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Environmental Issues

The military is seeking special consideration from environmental laws for training, military readiness and national security purposes. The Pentagon sought exemptions from eight landmark environmental laws, including the Endangered Species Act, the Clean Air Act, the Clean Water Act and the Marine Mammal Protection Act. In April 2002 the Administration sent a legislative package to Congress recommending clarifications to certain environmental statutes as part of the Readiness and Range Preservation Initiative (RRPI). The proposed package was prepared to help DoD maintain its ability to train forces and continue to protect the environment in which the military trains. Congress enacted three elements of the proposal but did not act on the remaining five. On 01 May 2002 the House Armed Services Committee voted to allow the Department of Defense to ignore key environmental laws in its activities. However, in November 2002 the Senate passed compromise legislation which gave the Defense Department an interim exemption from the Migratory Bird Treaty Act, and directed the Interior secretary within a year to come up with regulations permanently exempting military readiness activities from the law.

In 2003 the President resubmitted the remaining RRPI proposals, with some modifications based on both discussion with Congress and other environmental stakeholders and a significant decision last year concerning the MMPA in the SurTASS lawsuit.

As steward of about 25 million acres of land in the United States, the Department of Defense and its military agencies are committed to responsible environmental management. In 1989, the Secretary of Defense issued an Environmental Management Policy Statement throughout the military agencies to "be the Federal leader in agency environmental compliance and protection".

The Department of Defense manages land that is located in sensitive wetlands and along riverbanks, some of the most ecologically significant areas in the world. the location of these real estate holdings makes it imperative that the various military missions are planned and executed in harmony with the environment. The Army supports numerous partnerships with other Federal, State, local, and private resource groups to promote such programs as Partners in Flight, the North American Waterfowl Management Plan, Wetlands Protection and Enhancement, and Watchable Wildlife.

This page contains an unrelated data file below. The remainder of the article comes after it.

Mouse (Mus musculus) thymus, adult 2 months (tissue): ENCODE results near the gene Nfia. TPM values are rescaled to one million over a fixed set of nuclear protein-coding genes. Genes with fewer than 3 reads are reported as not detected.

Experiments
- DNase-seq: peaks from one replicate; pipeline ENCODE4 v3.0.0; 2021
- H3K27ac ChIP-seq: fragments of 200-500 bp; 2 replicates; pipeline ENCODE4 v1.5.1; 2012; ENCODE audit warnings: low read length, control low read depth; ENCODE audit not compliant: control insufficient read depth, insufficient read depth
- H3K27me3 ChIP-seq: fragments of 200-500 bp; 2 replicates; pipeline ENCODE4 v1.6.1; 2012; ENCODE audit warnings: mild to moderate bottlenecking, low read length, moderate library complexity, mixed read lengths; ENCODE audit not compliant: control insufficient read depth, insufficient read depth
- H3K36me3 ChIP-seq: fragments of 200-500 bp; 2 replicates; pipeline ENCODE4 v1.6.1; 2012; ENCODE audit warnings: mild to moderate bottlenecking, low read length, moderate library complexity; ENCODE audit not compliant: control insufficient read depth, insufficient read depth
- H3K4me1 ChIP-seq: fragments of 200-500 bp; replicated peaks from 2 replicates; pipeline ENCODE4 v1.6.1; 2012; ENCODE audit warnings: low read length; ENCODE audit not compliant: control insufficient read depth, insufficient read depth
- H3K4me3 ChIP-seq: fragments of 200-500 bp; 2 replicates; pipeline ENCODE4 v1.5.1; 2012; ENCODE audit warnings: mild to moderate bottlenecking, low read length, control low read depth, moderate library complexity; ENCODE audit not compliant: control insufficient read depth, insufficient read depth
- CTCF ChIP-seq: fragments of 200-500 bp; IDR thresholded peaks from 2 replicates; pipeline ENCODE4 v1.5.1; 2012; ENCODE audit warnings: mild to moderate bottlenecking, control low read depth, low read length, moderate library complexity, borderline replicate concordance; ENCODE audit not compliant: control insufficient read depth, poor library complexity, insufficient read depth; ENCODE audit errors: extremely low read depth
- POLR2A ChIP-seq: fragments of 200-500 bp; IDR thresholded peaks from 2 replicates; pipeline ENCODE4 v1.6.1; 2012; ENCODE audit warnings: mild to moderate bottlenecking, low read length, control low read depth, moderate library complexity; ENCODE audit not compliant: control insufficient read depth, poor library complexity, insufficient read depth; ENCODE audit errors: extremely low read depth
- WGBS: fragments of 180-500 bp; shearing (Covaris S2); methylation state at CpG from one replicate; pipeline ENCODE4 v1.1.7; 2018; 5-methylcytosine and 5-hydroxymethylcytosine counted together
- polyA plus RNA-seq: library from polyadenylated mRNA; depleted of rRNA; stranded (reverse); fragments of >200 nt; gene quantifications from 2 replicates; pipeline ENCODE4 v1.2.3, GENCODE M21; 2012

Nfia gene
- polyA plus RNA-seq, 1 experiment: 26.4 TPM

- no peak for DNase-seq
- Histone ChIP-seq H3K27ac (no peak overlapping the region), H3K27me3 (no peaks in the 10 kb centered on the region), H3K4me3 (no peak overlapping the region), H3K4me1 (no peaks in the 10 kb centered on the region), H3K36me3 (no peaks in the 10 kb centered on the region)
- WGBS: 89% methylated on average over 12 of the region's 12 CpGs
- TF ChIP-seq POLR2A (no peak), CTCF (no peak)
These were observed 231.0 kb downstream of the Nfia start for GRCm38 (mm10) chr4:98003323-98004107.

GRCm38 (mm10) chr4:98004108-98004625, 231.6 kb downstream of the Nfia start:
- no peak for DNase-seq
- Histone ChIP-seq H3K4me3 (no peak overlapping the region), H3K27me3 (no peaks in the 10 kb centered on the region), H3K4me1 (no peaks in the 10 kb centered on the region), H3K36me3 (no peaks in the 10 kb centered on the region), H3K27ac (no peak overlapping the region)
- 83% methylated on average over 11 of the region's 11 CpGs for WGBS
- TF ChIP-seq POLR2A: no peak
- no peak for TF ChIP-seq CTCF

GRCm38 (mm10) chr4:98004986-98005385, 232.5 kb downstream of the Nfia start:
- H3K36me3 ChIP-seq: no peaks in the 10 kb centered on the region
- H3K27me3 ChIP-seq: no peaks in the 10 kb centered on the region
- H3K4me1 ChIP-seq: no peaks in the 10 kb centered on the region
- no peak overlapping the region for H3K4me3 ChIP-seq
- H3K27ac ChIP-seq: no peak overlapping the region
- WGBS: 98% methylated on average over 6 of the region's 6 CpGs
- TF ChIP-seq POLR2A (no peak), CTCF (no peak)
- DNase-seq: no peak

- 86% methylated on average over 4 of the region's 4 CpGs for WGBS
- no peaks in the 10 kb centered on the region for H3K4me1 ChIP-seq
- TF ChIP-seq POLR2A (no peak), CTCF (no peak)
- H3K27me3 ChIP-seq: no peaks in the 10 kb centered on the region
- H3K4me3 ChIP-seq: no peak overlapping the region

Many erroneously believe that the military does not currently acquire land. In fact, the Army, USMC and National Guard acquire more than 2,500 acres per year. Recent examples include Camp Dodge, IA, Ft. Polk, LA, Ft. Campbell (130 acres near the Sabre Army Heliport), and Ft. Bragg/Pope AFB (near Simmons Army Airfield, 100 acres and 10,000 acres). Other installations are considering substantial land acquisitions to avoid encroachment and accompanying noise problems.

Marines train as intensely as they fight; therefore, they need a variety of landscapes on which to conduct training. Over time, however, training can degrade a landscape so that it no longer sustains necessary training levels. In addition, the American people have placed intrinsic value on certain resources; failure to protect those resources under the stewardship of the Marine Corps may lead to legislative, Executive, or judicial directives limiting Marine Corps access to lands necessary to maintain military readiness. Accordingly, all Marine Corps commands are directed to work to guarantee continued access to land, air, and water resources for realistic military training and testing by ensuring that the natural and cultural resources entrusted to the Marine Corps remain healthy, intact, and available for future generations.

Sustainable development is the application of pollution prevention to the life cycle of facilities and infrastructure to ensure the "best fit" of the built environment to the natural environment. It allows the armed services to meet mission needs while conserving resources, avoiding environmental impacts, and creating healthy workplaces that have lasting value.